The trigger for writing this post is a candid conversation with a young man who joined a consultancy firm last year. While in college, the chap was disillusioned with love and now he is miserable in his job. “I need a change. Pronto,” he says.
Some things in life are so hyped that most of us don’t feel the ‘awesome’ we were supposed to feel. It all begins with college. Remember the urgency to discard school uniforms and whiff the free college air? Once in college, it dawns that college is not about short skirts, toned bodies, dance competitions and endless cups at the college canteen. College is about assignments, deadlines and the anxiety associated with charting a career. Realities of life jerk us when real life Principal is the antithesis of a bumbling Boman Irani or an idiotic Anupam Kher. Girls who scorch the dance floor like a simpering Alia Bhatt or a sassy Sushmita Sen are as rare as Rahul Gandhi’s interaction with the media. As work pressure mounts, is it any surprise that we begin to miss school? The innocence, the disregard for time and the parental protection, all of it.
Another idea that is least disputed, is the pleasure associated with falling in love. Unable to find beatific, angelic love, we begin to fall in love with the official downer of sorrow - beer. True, there is no lonelier feeling than watching your friend cootchie-coo while you wait for your ‘Bum Chik Wah Wah’ moment. This ‘love shove’ is a certified destroyer of friendship. It leads to ‘we need to talk’ moments. And ‘we need to talk’ is all about your self-respect going down the drain. Sample the plight of this chap:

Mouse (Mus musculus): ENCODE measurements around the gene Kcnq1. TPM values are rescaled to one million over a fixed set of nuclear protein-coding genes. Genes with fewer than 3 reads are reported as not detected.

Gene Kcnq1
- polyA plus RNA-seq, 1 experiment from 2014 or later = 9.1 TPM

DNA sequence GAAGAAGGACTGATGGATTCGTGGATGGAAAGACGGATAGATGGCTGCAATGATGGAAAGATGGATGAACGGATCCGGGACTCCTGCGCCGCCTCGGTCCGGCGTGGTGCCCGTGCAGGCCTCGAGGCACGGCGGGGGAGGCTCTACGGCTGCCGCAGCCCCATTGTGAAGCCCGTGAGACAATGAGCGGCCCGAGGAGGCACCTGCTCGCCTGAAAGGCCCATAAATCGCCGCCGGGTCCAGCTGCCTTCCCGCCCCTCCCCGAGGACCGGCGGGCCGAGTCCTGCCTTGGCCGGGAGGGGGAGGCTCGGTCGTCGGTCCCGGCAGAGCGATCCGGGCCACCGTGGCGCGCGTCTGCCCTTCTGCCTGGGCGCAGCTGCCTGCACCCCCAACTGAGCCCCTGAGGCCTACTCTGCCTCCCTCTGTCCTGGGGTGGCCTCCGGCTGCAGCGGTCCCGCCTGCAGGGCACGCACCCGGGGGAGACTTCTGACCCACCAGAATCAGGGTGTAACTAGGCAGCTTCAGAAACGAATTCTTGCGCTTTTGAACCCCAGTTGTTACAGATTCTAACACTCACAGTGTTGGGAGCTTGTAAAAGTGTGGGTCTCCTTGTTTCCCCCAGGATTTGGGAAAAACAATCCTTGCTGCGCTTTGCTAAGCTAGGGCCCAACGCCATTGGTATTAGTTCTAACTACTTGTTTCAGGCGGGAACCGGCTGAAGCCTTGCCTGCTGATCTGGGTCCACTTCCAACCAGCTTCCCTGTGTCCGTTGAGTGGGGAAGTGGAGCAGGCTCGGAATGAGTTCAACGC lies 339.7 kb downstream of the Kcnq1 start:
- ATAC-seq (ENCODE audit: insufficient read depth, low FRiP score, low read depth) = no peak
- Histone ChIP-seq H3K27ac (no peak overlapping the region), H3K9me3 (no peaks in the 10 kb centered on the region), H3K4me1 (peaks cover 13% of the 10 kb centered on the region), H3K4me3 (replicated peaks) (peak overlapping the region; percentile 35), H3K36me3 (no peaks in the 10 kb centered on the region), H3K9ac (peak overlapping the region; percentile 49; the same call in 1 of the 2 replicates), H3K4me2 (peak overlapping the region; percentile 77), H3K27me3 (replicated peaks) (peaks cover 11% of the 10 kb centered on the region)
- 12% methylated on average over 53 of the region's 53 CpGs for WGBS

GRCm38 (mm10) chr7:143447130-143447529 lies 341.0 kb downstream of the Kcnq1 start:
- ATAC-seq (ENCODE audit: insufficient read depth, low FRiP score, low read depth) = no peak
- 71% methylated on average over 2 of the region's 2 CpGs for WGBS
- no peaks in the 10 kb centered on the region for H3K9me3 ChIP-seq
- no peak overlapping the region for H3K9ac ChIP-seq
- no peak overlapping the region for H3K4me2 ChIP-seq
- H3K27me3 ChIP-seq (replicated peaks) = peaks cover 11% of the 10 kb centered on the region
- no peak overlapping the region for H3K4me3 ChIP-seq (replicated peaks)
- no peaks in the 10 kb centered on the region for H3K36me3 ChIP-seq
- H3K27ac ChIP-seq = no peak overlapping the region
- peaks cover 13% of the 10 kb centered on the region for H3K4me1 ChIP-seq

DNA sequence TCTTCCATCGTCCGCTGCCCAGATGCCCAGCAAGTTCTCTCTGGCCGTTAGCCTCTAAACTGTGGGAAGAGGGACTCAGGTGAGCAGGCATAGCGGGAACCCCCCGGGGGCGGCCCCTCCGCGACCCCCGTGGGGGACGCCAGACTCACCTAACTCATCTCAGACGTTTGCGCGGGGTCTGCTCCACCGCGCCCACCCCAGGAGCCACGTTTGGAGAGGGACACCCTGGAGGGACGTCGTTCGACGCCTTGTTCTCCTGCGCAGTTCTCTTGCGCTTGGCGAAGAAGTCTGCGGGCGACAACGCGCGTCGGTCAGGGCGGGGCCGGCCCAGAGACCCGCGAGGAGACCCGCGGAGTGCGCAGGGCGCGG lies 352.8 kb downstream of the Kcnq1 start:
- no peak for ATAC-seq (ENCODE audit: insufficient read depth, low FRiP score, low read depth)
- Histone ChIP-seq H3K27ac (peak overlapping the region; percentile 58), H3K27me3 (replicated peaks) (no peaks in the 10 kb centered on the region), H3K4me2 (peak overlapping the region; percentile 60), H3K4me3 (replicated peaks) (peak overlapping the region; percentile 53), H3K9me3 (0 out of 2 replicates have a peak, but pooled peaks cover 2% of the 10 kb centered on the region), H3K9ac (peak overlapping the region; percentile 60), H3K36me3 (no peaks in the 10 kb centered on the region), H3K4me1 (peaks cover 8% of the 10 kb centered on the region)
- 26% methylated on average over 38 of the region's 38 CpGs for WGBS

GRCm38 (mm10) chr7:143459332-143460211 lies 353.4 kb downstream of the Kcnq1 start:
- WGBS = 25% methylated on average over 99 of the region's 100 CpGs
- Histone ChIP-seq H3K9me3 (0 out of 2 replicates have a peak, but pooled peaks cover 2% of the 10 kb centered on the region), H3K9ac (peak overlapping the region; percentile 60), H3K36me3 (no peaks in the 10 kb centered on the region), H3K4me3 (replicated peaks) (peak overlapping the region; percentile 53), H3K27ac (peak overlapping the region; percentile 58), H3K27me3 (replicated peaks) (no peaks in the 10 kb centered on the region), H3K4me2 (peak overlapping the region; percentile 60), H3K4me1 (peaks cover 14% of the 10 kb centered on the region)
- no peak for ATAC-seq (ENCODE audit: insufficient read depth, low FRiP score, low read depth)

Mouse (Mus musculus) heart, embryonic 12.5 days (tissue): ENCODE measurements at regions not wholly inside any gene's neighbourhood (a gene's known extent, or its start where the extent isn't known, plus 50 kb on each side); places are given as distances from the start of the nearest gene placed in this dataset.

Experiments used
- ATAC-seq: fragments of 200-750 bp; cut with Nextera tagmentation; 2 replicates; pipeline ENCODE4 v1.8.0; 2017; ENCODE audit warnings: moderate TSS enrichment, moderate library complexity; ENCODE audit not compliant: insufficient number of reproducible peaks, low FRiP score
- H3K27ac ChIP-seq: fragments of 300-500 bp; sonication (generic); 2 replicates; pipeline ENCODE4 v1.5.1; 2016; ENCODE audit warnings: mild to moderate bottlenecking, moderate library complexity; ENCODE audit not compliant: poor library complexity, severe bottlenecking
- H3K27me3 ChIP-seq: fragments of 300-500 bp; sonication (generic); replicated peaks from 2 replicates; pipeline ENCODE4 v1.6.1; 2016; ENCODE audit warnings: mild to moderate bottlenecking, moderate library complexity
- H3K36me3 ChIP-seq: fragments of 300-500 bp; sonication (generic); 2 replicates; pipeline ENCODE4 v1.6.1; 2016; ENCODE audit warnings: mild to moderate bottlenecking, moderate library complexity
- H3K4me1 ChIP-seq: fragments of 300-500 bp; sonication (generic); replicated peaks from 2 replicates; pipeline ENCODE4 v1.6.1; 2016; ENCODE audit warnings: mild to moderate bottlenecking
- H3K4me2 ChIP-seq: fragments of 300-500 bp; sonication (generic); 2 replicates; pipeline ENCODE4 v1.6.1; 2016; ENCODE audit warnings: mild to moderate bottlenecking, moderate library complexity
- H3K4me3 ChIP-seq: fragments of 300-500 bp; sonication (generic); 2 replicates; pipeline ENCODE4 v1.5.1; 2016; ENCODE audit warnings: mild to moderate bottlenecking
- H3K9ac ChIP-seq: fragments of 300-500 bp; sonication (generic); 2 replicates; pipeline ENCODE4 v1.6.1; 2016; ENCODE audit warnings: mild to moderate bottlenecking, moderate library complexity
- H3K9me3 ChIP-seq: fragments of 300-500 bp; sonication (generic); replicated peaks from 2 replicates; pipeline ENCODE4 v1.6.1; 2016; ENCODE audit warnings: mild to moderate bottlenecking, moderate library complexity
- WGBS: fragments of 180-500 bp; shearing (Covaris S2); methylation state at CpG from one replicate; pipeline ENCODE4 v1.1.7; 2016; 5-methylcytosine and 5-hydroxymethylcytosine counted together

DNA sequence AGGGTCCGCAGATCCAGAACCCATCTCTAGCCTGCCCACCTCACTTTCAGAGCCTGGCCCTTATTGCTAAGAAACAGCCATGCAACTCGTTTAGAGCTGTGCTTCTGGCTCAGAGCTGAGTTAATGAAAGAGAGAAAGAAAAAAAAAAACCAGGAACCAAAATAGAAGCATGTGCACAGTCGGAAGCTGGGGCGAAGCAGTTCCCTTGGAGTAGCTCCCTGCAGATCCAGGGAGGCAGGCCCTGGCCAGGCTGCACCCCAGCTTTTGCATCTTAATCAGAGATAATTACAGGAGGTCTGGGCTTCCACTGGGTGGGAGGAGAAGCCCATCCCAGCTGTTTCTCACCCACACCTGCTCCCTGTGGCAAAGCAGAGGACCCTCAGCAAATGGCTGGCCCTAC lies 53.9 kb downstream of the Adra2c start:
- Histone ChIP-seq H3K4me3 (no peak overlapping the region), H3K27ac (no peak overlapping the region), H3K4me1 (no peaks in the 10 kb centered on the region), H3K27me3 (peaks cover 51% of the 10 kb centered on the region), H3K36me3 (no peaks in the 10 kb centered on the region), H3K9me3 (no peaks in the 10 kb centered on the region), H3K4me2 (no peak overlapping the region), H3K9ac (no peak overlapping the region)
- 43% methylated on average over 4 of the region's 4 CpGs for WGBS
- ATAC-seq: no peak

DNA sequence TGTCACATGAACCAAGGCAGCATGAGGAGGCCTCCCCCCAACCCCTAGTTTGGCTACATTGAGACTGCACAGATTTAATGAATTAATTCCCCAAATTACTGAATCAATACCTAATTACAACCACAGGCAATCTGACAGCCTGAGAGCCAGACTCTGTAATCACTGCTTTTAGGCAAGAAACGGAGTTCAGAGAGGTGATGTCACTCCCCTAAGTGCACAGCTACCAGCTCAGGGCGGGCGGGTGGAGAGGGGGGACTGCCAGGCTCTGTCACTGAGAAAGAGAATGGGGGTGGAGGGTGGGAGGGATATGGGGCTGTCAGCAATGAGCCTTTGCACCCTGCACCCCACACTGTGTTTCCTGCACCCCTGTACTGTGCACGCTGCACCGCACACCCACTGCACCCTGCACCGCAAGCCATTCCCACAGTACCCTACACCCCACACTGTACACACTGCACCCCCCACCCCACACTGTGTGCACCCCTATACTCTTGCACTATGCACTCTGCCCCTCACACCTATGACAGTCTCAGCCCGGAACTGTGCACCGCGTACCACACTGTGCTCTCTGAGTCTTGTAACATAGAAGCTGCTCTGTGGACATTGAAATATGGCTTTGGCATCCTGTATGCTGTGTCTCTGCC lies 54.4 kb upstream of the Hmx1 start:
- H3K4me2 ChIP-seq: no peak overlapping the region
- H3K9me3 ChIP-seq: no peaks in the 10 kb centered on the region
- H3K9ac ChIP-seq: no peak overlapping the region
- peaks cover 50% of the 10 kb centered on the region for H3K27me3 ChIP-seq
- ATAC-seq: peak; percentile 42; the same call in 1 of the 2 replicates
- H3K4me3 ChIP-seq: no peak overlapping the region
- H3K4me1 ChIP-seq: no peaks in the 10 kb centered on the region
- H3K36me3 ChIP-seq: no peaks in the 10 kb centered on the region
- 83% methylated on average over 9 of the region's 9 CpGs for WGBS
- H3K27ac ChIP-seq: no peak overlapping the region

‘My girlfriend wants to breakup because I forgot to wish ‘Fudge’ on his third birthday. These days I spend all my time manaoing her pet pug. But my girlfriend ignores me. She says she will go out with my roommate if I don’t apologize to Fudge in person. I am losing my self esteem. Please help.’
Finally look at the way, the idea of a job is sold. Click on the career options and organizations lure with phrases like ‘It’s all about you’; ‘Explore yourself as you grow with us’. The problem with such sentimental marketing is that it fogs the realistic picture. The truth is that companies need motivated people to meet targets and stay afloat, while we need work to pay for our bread and butter. Yeah, that’s it. Simple. The emotional pitch of ‘Reinvent yourself’ heightens expectations.
All too often the promised salary hike is delayed. The media blitz rarely gives the impression that while we will slog to meet targets, our boss will play Solitaire on his lappy. More often than not, we oscillate between two power centers at work. And chances of beer buddies back-stabbing for promotions are almost certain. Fifty bucks on this one.
Along with the first job comes the notion of independence. Yeah. No time limits, no sermons, no begging for car keys and no hiding the beer bottles in undergarments. So far so good. But what about piles of laundry, tut-tut with the maid, absence of dabba wala, survival on Maggie, and sneering of neighborhood aunties? “Never let out your apartment to bachelors. No sense of time. No sense of cleanliness. And why do they need a water connection? Beer is all they drink. This generation is doomed, I tell you.”
Soon you begin to miss your mom who says, “Tedha hai par mera hai.”
So where does all this ranting lead to?
Well, it leads to a Zen like realization that when we make frequent changes, the next wish is to change again. Any change brings a new set of problems. Each moment is distinct and not comparable to another for a particular reason.
Time to wake up and smell the coffee. Before it gets cold and you want tea again.
Picture Courtesy: freedigitalphotos